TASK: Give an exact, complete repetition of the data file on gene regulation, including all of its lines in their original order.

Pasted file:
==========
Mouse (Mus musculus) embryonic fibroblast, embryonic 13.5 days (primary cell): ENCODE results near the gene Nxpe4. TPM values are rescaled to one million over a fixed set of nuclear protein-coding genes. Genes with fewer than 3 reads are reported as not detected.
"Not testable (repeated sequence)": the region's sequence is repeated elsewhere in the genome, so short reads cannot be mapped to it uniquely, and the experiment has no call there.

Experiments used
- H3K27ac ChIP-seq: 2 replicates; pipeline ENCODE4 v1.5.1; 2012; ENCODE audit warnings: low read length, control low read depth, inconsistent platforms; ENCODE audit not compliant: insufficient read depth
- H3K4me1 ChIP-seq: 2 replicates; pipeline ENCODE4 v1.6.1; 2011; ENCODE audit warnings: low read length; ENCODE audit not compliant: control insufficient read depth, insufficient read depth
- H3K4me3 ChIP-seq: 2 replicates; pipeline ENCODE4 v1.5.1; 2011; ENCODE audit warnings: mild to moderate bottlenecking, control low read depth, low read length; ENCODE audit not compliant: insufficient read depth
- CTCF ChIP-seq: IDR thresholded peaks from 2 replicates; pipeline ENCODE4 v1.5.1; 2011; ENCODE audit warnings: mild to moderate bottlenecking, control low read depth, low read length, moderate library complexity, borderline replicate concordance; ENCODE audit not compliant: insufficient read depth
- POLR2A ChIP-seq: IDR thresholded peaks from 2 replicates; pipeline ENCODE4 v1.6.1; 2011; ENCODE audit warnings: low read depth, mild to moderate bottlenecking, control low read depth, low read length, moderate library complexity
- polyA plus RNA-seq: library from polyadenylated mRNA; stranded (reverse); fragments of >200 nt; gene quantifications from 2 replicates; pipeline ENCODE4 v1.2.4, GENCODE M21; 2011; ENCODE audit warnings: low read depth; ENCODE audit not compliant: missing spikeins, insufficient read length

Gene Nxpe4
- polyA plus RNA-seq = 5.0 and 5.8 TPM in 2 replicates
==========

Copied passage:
Mouse (Mus musculus) embryonic fibroblast, embryonic 13.5 days (primary cell): ENCODE results near the gene Nxpe4. TPM values are rescaled to one million over a fixed set of nuclear protein-coding genes. Genes with fewer than 3 reads are reported as not detected.
"Not testable (repeated sequence)": the region's sequence is repeated elsewhere in the genome, so short reads cannot be mapped to it uniquely, and the experiment has no call there.

Experiments used
- H3K27ac ChIP-seq: 2 replicates; pipeline ENCODE4 v1.5.1; 2012; ENCODE audit warnings: low read length, control low read depth, inconsistent platforms; ENCODE audit not compliant: insufficient read depth
- H3K4me1 ChIP-seq: 2 replicates; pipeline ENCODE4 v1.6.1; 2011; ENCODE audit warnings: low read length; ENCODE audit not compliant: control insufficient read depth, insufficient read depth
- H3K4me3 ChIP-seq: 2 replicates; pipeline ENCODE4 v1.5.1; 2011; ENCODE audit warnings: mild to moderate bottlenecking, control low read depth, low read length; ENCODE audit not compliant: insufficient read depth
- CTCF ChIP-seq: IDR thresholded peaks from 2 replicates; pipeline ENCODE4 v1.5.1; 2011; ENCODE audit warnings: mild to moderate bottlenecking, control low read depth, low read length, moderate library complexity, borderline replicate concordance; ENCODE audit not compliant: insufficient read depth
- POLR2A ChIP-seq: IDR thresholded peaks from 2 replicates; pipeline ENCODE4 v1.6.1; 2011; ENCODE audit warnings: low read depth, mild to moderate bottlenecking, control low read depth, low read length, moderate library complexity
- polyA plus RNA-seq: library from polyadenylated mRNA; stranded (reverse); fragments of >200 nt; gene quantifications from 2 replicates; pipeline ENCODE4 v1.2.4, GENCODE M21; 2011; ENCODE audit warnings: low read depth; ENCODE audit not compliant: missing spikeins, insufficient read length

Gene Nxpe4
- polyA plus RNA-seq = 5.0 and 5.8 TPM in 2 replicates